“S/He who learns receives but one fifth of the reward that goes to one who teaches.” &mdash Midrash Song of Songs
“Those who learn for the purpose of teaching receive inspiration” &mdash Midrash Rabbah
Sixteen years or so ago, I was enjoying a quiet summer afternoon in my studio, painting small blue watercolor wavelets around the edges of the Hebrew letter ג Gimmel. My reverie was interrupted by the phone. “Hi,” said the caller, “this is Judy. I’m a member of the Education Committee. Your name is on the list of our Adult B’nai Mitzvah class from last spring. We were wondering if you would be willing to put your newly acquired skills to work.” “Goodness,” I thought, “this is surely out of the blue…!? What can she mean? What skills?” I brought myself back to the conversation. “Well, perhaps,” I faltered, “what does the committee have in mind?” “We’re wondering if you’d like to teach in our afternoon Hebrew school,” Judy answered. “Me?” I blurted out, “But, I barely know anything. I mean, I kind of have a grip on the alphabet, but I mostly learned my portions of the service off of the Cantor’s tape. I’m really just a beginner!” “That’s all right,” said Judy, “we can help you. You’ll have a teacher’s manual, and all you need to do is stay a few steps ahead of your students.” “Wow,” I thought to myself, “they must be desperate for teachers.” They were! And, so is Gan HaLev.
As it turned out, I learned on the job, with support from the Temple Educator, my fellow teachers, and my students. Along about spring, I began to hit some sort of a stride, and by the time my first class graduated, I was hooked! One thing led to the next, and her I am, 16 years later, a rabbi, and on the other side of that initial conversation — making the call to unsuspecting folks on behalf of our Education Committee at Gan HaLev: We desperately need teachers for our religious school, and we are looking for them from within the congregation.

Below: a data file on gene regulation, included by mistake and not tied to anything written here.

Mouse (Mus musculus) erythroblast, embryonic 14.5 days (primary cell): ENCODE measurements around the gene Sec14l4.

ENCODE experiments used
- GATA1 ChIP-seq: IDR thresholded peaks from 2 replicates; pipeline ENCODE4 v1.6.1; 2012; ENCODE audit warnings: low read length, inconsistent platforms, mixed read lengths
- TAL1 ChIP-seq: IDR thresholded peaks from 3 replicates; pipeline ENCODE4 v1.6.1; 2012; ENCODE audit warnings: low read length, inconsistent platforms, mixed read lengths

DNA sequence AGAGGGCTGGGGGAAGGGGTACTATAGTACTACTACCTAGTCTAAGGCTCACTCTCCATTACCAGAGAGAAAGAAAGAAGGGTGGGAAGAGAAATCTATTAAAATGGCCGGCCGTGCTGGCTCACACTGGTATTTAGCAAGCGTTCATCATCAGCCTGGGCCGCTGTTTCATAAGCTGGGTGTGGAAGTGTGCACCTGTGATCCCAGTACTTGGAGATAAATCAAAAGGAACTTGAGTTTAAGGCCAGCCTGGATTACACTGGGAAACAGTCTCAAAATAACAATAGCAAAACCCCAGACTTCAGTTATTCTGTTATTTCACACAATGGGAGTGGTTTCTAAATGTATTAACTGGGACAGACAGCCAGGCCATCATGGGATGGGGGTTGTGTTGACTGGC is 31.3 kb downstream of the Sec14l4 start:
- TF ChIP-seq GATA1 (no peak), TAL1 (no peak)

This is actually a long-standing tradition at Gan HaLev. The Religious School started with just a few families who wanted an alternative for their children’s spiritual training. The parents became the teachers, and what an outstanding job they have done over the years! Now, as their children are older, and as their lives transition into other concerns, we need other parents and/or Gan HaLev members to carry on what was so lovingly and creatively begun. We have tried for two years to hire teachers from outside the community, but simply have not found qualified people.
So, please, even if you think, as I did, that you’re not qualified — even if you just feel panic at the thought of facing a room of sweet souls and teaching them what’s really important about our spiritual heritage — I’m asking you to consider the possibility anyway. We will support you, and you will find your way.
Reflecting back on the experience that day, water is a symbol of the Torah, and the letter Gimmel encapsulates the energy of moving forward into new levels. I didn’t know that back then, but I do now: I learned it through teaching! Now I understand that this was one of the craziest and best leaps of faith I ever took. I’ve learned and grown in ways I never thought possible: my life has beens o enriched and blessed by each and every student I’ve encountered. And, I have far more to paint about when I do have the time to sit and paint!
What might you learn? The possibilities are endless! And, you will be performing a מִצְוָה גְדוֹלָה mitzvah g’dolah — in traditional Jewish thought, there is no higher occupation than that of a teacher.
Please feel free to call Laurie Chorna or me if you are willing to explore the possibility of becoming a Jewish teacher in the coming year.
Wishing you all the blessings,
Rabbi Shula Stevens
—from our July-August 2006 Newsletter
Copyright © 2006 Rabbi Shula Stevens